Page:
Oh, and not to forget there’s the minor matter of a jockeys’ championship to be decided. Oisin Murphy and William Buick have gone hammer and tongs over the last week or two. Murphy heads into the final day of the competition with a three-winner lead, but will be taking nothing for granted.
Mishriff eyeing Champion revenge
Mishriff was beaten just under two lengths by Adayar when the pair clashed in the King George back in July, but he is favourite to turn the form around as Adayar drops back in trip for the 10-furlong Qipco Champion Stakes. The marquee event at Ascot, it seems fitting that one of this term’s top three-year-olds should likely round out his campaign by going toe to toe with a leading light in the older division. Once you add in last year’s winner Addeybb too, plus his up-and-coming stablemate Dubai Honour and the enigma that is Al Aasy, we have a race to savour.
End of the Pier show?
John and Thady Gosden’s star miler suffered the only defeat of his 10 races to date in the QEII last year, so the four-year-old has something of a score to settle on what Gosden snr has previously intimated could be the colt’s final outing. Palace Pier impressed in winning the Lockinge and Queen Anne Stakes earlier in the year and while it is true he did not win by far in completing a Prix Jacques le Marois double last time out, a spell on the easy list with a blood disorder before that brings the anticipation of an improved effort here.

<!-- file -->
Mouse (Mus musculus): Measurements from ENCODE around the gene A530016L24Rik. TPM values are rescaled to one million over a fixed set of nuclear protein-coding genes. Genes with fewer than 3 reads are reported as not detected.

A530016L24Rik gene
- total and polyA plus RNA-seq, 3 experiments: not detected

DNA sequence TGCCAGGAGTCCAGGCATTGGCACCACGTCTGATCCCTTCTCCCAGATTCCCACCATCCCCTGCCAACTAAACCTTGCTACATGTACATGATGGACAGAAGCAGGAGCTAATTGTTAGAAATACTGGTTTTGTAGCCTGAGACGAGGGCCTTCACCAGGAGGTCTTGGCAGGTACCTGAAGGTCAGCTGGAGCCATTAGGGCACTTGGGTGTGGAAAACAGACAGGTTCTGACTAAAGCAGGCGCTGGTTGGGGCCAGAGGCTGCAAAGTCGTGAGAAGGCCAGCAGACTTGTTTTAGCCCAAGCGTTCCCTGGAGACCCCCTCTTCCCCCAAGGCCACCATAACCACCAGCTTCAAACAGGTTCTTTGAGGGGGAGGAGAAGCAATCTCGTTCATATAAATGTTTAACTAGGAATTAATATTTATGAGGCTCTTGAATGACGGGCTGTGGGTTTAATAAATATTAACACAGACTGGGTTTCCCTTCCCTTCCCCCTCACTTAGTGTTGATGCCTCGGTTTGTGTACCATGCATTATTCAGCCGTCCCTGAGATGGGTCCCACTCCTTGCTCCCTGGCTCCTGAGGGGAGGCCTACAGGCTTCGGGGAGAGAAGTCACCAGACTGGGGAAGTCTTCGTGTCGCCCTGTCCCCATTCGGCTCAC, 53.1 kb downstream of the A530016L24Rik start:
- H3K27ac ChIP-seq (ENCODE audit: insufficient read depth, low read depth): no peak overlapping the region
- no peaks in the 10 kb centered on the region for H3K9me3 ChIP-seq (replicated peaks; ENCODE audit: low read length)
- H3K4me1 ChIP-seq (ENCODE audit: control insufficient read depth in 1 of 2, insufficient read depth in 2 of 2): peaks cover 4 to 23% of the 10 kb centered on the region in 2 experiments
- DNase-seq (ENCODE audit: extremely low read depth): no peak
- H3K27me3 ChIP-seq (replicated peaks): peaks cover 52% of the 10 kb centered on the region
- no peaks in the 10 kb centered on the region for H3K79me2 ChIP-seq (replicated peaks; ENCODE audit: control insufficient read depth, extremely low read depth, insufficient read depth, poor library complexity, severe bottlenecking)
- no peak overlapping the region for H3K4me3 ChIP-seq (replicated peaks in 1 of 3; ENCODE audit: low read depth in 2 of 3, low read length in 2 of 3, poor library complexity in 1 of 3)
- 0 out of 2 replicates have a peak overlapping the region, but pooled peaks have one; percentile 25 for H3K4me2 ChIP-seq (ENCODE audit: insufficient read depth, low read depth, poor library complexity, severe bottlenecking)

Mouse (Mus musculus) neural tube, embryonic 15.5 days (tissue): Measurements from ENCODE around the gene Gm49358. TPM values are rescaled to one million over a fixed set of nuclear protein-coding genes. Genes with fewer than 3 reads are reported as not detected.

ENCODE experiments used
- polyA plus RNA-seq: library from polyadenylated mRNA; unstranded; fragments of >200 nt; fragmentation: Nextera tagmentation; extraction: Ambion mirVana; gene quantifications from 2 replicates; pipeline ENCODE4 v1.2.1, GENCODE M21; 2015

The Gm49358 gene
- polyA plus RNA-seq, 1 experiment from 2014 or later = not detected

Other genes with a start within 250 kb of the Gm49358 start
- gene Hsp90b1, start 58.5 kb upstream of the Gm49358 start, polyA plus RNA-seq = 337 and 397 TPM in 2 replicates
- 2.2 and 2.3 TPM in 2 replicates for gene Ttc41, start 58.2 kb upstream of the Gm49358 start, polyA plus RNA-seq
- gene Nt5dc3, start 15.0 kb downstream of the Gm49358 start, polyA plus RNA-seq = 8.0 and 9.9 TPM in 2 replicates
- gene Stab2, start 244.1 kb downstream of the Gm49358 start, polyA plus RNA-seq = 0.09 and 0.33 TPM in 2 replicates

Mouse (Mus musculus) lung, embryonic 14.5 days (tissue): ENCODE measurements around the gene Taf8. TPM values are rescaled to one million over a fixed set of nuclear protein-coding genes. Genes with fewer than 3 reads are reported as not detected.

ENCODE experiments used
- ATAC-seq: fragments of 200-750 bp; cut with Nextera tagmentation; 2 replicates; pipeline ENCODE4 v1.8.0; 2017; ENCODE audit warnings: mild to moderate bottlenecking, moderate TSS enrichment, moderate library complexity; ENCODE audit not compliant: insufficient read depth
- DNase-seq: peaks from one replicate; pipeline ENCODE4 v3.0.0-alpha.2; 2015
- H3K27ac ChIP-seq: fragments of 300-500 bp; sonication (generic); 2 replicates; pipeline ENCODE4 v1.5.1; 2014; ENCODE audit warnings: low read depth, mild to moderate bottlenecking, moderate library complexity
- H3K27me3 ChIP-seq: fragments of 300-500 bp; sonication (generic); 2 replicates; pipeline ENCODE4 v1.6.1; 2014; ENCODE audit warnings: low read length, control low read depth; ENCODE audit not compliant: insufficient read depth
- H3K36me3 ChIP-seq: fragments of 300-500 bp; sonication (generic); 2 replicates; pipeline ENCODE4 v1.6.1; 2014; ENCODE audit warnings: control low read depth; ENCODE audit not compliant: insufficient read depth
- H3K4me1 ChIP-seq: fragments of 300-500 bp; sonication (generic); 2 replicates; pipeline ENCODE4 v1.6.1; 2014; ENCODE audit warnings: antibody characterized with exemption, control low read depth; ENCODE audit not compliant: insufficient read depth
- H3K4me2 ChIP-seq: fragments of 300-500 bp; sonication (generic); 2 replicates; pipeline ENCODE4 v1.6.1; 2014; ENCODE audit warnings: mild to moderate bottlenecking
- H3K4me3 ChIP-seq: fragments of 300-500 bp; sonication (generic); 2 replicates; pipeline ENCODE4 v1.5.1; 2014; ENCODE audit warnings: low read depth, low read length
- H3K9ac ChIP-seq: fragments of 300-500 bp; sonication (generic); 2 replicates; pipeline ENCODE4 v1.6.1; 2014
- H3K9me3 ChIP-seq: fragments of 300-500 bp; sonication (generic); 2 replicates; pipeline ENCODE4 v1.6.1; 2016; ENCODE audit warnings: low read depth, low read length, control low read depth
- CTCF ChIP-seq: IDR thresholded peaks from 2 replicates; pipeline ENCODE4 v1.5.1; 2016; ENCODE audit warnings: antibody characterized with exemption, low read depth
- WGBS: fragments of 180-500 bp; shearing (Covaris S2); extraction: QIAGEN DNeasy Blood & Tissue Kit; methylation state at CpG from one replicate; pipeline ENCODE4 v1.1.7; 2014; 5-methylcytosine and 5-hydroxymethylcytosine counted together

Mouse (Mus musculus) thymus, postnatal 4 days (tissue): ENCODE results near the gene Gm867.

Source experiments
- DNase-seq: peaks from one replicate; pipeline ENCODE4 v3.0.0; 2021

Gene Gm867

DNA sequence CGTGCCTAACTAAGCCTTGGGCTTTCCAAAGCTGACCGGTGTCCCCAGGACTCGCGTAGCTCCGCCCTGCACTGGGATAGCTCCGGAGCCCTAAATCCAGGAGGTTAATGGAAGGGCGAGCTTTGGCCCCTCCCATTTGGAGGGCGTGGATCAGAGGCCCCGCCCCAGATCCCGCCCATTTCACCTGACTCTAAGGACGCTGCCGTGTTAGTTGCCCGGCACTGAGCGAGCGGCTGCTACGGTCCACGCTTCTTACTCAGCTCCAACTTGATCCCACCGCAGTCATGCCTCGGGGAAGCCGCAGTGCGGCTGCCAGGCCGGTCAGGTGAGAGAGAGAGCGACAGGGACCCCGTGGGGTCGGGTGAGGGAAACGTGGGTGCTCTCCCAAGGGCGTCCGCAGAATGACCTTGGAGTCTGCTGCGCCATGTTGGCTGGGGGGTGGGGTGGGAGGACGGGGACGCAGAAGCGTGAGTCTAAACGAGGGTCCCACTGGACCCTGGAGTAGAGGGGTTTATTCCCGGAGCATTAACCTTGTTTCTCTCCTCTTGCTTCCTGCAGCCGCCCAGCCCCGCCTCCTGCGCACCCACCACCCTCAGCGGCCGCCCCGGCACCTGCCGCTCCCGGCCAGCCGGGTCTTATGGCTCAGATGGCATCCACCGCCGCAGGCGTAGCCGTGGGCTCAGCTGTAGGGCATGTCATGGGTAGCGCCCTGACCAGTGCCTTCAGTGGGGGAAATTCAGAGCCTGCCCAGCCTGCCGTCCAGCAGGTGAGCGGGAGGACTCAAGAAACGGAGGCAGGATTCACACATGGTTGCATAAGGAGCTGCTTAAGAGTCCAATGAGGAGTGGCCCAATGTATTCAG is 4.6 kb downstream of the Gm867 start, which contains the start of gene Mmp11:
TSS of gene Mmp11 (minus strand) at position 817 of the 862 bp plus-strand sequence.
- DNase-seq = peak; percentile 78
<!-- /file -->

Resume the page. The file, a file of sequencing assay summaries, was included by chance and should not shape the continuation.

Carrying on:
Baaeed out to continue rapid trajectory
Deep ground proved Palace Pier’s undoing last year, but Baaeed is expected to prove his biggest barrier to success this time around. William Haggas’ charge has undertaken a stratospheric rise this season, winning a Leicester maiden on his debut in June before a swift ascent through the ranks to win the Prix du Moulin on his most recent run. Palace Pier is unquestionably his toughest adversary yet – and there is also last year’s winner The Revenant, top-class filly Alcohol Free and hugely popular mare Lady Bowthorpe to contend with. All that makes this a vintage QEII.
Unsuitable ground robbed us of four potential clashes between Trueshan and Stradivarius this season, but the pair did finally cross swords in the Prix du Cadran at ParisLongchamp at the start of the month, with testing conditions seeing Alan King’s Trueshan emerge a comprehensive victor. The duo do battle once again on ground that favours neither in particular and with the question mark of a quick return hanging over both.
Murphy v Buick – the final furlong